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LOr. 3390-125, bottom and top

Drawing on Dutch paper, watermark Concordia, countermark VdL., 43 x 34.5 cm

In the centre of the bottom drawing a hairy skin with a mask of a horned animal is borne by two human figures. Their long trousers are visible under the skin, but nothing else of them can be seen. The animal is surrounded by six male figures, at least three of them are wearing masks. One man is seen at the back, so his face cannot be seen. Two pink masks with bulging eyes and protruding tongues represent leak and the third, blue mask with bulging eyes is a male demon. An ordinary man crouches at the centre in the foreground, holding a kris bend double. He has been stabbing himself, ngurek. A text in Balinese script in ink on top says: “puniki lalampahan barong, sami nyaluk tapel” this is a barong performance, all wear masks. A group of masked and unmasked men is dancing around the barong.

Fourteen men and six musical instruments are drawn on the top part of the paper. The men wear trousers, saches, jackets with long sleeves. All but one are wearing hats with a rim, a cap or capil on their heads. A text in Balinese script in ink on the top says: “skaha magambel ngiglang barong”, a club of musicians accompanying the barong dance.
On the left, a man beats with a stick a large gong. It hangs in a rack from a horizontal pole. A bag for the mallets hangs from the pole on the right. A text in Balinese script says: “gong”. Another man holds the gong itself, to stop it swaying and yet another is holding the ropes by which the instrument hangs from the pole. In the foreground on the left, a man sits playing a large cymbal. A text in Balinese script says: “céngcéng”. A bit more to the right a man sits playing a small gong hanging in a rack. A text in Balinese script says: “makempul”, playing kempul. A bit more to the right , two men, sitting opposite each other, are playing drums. The man seen at the back is holding a stick, panggul, in his right hand while drumming. A text in Balinese script on top says: ‘hanak makandang”, men playing drums. In the foreground on the right a man is playing a metallophone with keys resting over a wooden resonator. There are two holes at each end of a key, which means that they rest on spikes. The musician handles two mallets. A text in Balinese script says: “hanak mgangsa”, someone playing gangsa.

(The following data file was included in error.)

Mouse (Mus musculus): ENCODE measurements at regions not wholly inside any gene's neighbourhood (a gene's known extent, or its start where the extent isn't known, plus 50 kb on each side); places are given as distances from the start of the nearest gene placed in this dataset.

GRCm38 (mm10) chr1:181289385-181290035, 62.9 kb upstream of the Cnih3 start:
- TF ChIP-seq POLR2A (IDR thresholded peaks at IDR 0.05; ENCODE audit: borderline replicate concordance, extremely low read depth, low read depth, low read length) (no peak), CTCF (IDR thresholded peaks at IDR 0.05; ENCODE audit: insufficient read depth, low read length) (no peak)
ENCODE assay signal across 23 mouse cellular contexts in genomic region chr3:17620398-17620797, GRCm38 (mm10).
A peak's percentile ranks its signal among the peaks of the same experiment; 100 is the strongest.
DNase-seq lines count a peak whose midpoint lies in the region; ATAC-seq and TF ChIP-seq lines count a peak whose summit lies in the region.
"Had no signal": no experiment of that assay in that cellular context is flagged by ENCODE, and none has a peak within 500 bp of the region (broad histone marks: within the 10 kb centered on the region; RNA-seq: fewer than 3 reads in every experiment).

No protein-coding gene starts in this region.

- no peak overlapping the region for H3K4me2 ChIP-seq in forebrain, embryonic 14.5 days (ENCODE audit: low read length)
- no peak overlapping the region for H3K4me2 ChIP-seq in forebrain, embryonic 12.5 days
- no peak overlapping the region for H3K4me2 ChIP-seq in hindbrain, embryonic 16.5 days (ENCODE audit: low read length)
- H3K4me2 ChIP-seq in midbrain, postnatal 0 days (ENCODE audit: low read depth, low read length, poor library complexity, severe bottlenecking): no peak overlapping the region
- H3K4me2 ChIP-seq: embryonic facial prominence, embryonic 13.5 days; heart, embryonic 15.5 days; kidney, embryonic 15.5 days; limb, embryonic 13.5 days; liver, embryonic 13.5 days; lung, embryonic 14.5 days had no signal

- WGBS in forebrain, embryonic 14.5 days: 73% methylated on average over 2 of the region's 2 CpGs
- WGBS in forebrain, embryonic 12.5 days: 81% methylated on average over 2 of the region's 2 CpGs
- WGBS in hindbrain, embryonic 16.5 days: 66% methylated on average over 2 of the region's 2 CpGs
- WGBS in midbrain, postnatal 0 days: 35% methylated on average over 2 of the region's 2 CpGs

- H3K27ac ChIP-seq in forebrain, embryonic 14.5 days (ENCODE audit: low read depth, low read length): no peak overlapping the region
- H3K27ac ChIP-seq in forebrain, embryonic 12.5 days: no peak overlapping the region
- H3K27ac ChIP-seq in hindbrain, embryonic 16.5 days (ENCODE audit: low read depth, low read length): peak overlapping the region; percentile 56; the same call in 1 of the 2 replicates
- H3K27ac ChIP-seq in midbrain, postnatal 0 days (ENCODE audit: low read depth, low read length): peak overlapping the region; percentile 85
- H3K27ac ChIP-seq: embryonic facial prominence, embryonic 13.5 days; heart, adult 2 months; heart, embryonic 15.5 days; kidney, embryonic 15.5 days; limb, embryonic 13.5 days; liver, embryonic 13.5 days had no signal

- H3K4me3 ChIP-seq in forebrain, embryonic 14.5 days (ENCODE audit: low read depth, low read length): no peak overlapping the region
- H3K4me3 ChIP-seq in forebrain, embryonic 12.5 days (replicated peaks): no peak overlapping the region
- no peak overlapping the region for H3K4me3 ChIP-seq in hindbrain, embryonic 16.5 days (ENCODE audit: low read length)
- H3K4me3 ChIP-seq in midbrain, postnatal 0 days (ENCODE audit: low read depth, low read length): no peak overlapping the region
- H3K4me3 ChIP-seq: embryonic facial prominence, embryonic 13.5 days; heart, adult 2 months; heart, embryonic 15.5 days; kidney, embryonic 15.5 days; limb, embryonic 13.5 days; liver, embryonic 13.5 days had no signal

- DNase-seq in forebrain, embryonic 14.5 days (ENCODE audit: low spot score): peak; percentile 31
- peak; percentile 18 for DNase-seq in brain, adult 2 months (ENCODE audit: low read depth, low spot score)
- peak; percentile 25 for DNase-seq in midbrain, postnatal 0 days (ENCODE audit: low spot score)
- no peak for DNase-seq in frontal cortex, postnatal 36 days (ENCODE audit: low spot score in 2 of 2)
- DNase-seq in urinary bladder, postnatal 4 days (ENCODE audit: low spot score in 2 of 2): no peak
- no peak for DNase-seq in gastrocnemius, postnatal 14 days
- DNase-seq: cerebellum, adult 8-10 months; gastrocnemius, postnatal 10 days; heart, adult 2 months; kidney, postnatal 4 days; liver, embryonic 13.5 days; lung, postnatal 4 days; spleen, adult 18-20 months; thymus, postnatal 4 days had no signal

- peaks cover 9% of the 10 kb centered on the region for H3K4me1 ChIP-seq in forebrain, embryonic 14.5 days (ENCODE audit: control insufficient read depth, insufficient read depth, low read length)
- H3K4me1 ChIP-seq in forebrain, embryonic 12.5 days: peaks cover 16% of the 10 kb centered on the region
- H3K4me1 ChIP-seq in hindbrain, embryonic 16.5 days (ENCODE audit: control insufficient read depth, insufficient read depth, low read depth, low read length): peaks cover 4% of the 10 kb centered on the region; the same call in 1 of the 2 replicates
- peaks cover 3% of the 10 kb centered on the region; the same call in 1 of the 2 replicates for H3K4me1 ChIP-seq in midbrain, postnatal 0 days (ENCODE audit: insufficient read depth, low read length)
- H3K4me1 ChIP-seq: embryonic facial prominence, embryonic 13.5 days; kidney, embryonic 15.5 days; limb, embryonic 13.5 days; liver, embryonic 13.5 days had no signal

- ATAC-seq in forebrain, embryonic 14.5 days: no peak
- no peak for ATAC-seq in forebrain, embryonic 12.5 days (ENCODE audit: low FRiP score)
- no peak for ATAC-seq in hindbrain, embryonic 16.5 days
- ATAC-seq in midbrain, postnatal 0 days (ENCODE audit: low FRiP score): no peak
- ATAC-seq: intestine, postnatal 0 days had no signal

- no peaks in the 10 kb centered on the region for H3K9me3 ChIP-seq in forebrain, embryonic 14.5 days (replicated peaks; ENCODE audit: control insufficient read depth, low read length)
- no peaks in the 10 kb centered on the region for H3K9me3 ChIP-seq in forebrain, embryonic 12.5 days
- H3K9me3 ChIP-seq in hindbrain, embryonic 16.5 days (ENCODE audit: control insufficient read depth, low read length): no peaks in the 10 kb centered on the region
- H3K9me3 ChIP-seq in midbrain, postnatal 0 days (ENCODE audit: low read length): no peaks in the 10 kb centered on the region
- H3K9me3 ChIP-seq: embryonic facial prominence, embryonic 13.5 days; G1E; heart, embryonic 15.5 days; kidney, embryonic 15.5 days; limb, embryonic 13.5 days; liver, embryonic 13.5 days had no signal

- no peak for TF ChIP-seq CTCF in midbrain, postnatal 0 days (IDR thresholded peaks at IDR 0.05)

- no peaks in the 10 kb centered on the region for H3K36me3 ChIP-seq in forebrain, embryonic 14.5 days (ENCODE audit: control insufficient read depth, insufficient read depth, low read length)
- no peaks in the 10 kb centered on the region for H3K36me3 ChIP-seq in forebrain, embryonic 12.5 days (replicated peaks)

A group of six musicians and onlookers is depicted. They are wearing some kind of uniform and hats. It is probable that Van der Tuuk had this drawing in mind when he gave a specific explanation of “jahuh” in his dictionary (Vol. IV: 344): about six young men with white masks dancing around the barong and reciting parts of texts (sesandaran). The other two wear black masks”. Under “hurek”, stabbing, (Vol. I: ) he writes “stabbing oneself with a kris on the forehead, like the members of a barong club do, to show that one is possessed by the god and is invulnerable”. In Vol. IV: 801 he refers to a “gombrang” mask representing a léak that is used in a barong performance. Under “barong” (Vol. IV: 902) we read: “a certain masked performance, white hair, face of a wild animal. The sekaa barong is also engaged in ngurek”, stabbing oneself with a kris. The white hair of the barong is (Vol. IV: 78) made of the leaves of the piraksok plant.

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